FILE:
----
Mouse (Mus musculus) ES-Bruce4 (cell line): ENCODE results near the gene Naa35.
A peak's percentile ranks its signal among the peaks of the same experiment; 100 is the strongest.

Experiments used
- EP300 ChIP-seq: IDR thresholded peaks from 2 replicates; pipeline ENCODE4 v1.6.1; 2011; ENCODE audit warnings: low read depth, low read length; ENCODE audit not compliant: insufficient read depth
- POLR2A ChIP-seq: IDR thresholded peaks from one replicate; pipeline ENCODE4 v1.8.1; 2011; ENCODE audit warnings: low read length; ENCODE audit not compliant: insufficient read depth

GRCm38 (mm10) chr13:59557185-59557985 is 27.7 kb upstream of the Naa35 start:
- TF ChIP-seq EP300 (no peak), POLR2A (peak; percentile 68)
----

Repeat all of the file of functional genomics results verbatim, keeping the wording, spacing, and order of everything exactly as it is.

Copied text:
Mouse (Mus musculus) ES-Bruce4 (cell line): ENCODE results near the gene Naa35.
A peak's percentile ranks its signal among the peaks of the same experiment; 100 is the strongest.

Experiments used
- EP300 ChIP-seq: IDR thresholded peaks from 2 replicates; pipeline ENCODE4 v1.6.1; 2011; ENCODE audit warnings: low read depth, low read length; ENCODE audit not compliant: insufficient read depth
- POLR2A ChIP-seq: IDR thresholded peaks from one replicate; pipeline ENCODE4 v1.8.1; 2011; ENCODE audit warnings: low read length; ENCODE audit not compliant: insufficient read depth

GRCm38 (mm10) chr13:59557185-59557985 is 27.7 kb upstream of the Naa35 start:
- TF ChIP-seq EP300 (no peak), POLR2A (peak; percentile 68)